The vehicle featured in this article is a 1926 Ford Model TT Pickup Truck. Ford sold the Model TT truck for the last ten years of Model T production. Interestingly enough, Ford tried to get a truck version sold twice prior to 1917. Both times the concept failed to catch on. Finally, the aftermarket builders led the way to make these vehicles popular with farmers and haulers.
The Ford Model TT essentially replaced the horse and wagon. In fact, the period of the teens were very interesting culture wise. Many people found themselves having to choose between the automobile and the horse. You may think that this would be an easy decision to make, and for some it probably was, but this era ushered in the most radical change in transportation for millions of people. Some automobile promoters tried to show that the upkeep of an automobile was less than a stable of horses.
It's been said many times that Henry Ford was reluctant to make changes to his automobiles. This was the fact even when Ford's competitors such as GM would make what they believed were positive changes to their line. In this regard, 1926 was a pivotal model year.
Changes During the 1920's
Ford Model T sales were losing steam during the middle of the 1920's. Because of this they announced that their would be an "improved Ford" for the 1926 model year.
Some of the new changes Ford made were a new nickel plated radiator shell, wire wheels, wire wheels and a vacuum operated windshield wiper. Probably the biggest change Ford made in 1926 was the availability of several colors to choose from. For the past twelve years all Ford Model T's were painted black. This was the first major change Ford made since 1917.
The 1917 Model TT chassis was 25 inches longer than the standard Model T.
Just the same as the Ford Model T, the Model TT Truck was originally sold as a chassis and engine only. The chassis was built heavy duty compared to the regular Model T.
In 1917 this cost the buyer about $600. The buyer would take the chassis and engine to a body builder who would construct the cab and bed. Each one of these trucks were essentially a unique piece of work. There were a variety of standard plans but the fact was that a buyer could have a truck body built to personal specifications. Where the owner resided and for what exact purpose the Model TT was needed might dictate wood body plans.
Many Ford Model T's had bodies built to serve as depot hacks. These were the first taxi cabs and during the 1920's the depot hacks would typically transport people between hotels and train stations, luggage and all.
It would not be until 1924 that Ford would sell the Model TT with a factory manufactured body. They named this model "Express" and it became a popular seller. It's interesting to note that by 1924 the price of the Model TT dropped to about $325.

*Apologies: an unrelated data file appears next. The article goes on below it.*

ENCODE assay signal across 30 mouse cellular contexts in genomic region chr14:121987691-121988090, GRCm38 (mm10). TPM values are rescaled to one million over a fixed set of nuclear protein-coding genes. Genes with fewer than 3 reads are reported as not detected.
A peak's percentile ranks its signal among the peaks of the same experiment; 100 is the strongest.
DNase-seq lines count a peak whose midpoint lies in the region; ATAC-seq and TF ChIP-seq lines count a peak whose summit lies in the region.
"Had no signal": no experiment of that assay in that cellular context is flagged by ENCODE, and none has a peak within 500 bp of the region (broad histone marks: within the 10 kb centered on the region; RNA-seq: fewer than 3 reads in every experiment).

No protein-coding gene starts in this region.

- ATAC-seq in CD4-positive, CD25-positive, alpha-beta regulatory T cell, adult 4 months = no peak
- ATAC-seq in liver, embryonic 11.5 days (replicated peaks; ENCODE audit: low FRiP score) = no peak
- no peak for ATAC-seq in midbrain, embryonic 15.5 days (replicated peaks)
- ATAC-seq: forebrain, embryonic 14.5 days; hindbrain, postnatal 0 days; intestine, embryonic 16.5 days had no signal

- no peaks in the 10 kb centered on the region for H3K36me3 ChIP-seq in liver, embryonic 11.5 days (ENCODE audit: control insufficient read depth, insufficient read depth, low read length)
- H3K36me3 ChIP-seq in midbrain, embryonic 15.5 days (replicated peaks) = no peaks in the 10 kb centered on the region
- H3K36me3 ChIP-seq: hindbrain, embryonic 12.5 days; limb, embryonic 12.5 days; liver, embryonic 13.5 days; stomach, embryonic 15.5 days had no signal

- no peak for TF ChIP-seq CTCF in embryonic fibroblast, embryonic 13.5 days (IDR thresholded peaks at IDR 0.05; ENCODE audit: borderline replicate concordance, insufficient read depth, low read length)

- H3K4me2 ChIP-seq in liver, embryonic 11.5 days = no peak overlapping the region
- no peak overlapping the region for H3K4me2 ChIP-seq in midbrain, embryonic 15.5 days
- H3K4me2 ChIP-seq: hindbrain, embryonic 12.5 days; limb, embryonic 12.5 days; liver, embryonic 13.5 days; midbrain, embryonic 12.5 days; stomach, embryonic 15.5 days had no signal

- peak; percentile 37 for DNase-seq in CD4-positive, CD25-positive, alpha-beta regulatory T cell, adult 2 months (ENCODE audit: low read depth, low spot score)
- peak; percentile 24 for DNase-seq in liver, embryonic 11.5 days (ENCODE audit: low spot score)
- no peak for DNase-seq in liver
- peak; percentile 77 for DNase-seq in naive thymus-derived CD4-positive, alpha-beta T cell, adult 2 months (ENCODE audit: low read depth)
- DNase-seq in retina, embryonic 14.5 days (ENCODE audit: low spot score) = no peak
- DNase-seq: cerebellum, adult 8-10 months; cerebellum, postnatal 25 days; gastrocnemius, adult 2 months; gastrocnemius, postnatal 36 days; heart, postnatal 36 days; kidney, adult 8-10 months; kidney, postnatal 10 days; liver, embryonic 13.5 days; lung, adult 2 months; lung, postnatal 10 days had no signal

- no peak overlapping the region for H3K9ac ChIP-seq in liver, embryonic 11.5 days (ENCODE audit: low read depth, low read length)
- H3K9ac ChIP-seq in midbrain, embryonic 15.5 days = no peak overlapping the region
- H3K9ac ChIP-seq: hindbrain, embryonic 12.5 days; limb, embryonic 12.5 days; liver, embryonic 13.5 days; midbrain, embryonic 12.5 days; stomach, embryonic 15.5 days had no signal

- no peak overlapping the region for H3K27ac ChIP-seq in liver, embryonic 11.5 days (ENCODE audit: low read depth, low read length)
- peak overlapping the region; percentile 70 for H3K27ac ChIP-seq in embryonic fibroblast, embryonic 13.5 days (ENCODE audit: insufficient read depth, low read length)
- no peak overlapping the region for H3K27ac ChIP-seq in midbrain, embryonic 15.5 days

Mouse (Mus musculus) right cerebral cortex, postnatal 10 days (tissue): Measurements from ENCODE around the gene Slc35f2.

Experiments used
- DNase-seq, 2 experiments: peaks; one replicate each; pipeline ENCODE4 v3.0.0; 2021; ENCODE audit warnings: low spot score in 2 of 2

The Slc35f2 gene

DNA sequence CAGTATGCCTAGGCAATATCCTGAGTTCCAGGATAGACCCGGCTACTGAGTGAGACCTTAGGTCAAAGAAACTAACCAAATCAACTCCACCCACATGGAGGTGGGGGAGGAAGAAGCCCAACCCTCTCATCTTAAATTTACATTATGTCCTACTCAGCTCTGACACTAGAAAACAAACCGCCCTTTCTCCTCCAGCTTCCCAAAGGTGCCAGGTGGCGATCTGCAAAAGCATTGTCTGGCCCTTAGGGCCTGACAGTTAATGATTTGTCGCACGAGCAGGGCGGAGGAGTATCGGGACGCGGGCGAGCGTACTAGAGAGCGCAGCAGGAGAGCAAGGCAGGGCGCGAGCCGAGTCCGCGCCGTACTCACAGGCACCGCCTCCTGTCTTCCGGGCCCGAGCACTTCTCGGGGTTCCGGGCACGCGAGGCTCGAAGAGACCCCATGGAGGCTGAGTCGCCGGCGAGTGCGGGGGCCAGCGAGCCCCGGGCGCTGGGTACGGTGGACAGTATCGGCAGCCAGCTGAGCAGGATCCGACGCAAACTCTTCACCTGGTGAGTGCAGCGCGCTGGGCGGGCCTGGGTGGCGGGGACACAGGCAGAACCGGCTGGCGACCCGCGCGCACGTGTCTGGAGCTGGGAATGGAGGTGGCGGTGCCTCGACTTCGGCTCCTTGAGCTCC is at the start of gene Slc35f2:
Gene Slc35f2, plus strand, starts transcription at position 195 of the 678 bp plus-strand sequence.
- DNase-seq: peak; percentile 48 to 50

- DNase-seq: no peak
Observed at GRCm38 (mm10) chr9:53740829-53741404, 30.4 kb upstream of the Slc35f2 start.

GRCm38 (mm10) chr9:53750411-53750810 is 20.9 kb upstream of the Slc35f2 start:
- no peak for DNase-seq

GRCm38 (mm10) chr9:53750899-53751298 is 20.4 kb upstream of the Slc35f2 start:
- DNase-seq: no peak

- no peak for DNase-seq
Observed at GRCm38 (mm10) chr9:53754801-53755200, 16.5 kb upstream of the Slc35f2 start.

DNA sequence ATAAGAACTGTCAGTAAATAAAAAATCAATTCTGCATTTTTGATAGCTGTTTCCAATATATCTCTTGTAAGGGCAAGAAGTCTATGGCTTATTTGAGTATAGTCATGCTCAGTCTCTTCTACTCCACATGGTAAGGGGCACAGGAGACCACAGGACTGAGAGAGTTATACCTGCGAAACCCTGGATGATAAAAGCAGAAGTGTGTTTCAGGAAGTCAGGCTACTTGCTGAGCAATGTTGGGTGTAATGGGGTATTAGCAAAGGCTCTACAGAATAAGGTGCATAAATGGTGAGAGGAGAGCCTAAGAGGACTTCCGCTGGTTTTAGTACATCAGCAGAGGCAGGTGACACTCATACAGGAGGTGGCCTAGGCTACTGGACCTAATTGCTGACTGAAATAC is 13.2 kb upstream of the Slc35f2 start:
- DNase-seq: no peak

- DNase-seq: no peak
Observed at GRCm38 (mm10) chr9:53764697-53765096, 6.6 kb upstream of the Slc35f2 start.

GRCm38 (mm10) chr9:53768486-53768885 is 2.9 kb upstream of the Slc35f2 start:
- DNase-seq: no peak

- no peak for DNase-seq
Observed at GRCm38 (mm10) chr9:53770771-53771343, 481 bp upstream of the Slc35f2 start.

Modifications were many, some were the result of here you happened to live. In the north some of these were built with skis on the front end. Wreckers were built as well as Model TT's with tandem axles and dual rear wheels.
The Ford Motor Company sold about 13 million Model TT's from 1917 to 1927.
1926 Ford Model TT Specifications
The particular specifications for our featured restored1926 Ford Model TT Pickup is as follows. This truck has a standard Model T 20 HP engine.
The Model TT weighed several hundred pounds more than the regular Model T automobile. The Model TT's were built to haul freight of various weights and had heavy duty chassis'. The Model TT's were rated at one ton. This made the Model TT a slower vehicle with a typical speed of 20 to perhaps 24 MPH.
The gearbox offers high and low drive with no clutch.
The rear axle of Ford's Model TT had a worm drive. This is a screw like gear arrangement that meshed with a worm wheel. The axes are 90 degrees to each other.
This 1926 Model TT has a wood body.
Brakes are rear only cable operated. No front brakes.
Suspension for the Model TT differed from that of the Model T. The Model TT truck was built with twin rear leaf springs. The Model T automobile was typically built with only one set of cross beam leaf springs at both ends of the automobile.
This 1926 Model TT has a wood body and original mechanics.
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Original restored Ford Model TT's are popular with car collectors. There may not be any other vehicle that came in so many different styles, everything from depot hacks to pickups to flat bed haulers.
Because of the different styles and degree of restoration and general condition, asking prices for a Ford Model TT are all over the place. Most antique car and truck price guides give a range of $3,000 to $27,000. The top prices are for fully restored original show quality models.
(Article and photos copyright 2015 Auto Museum Online)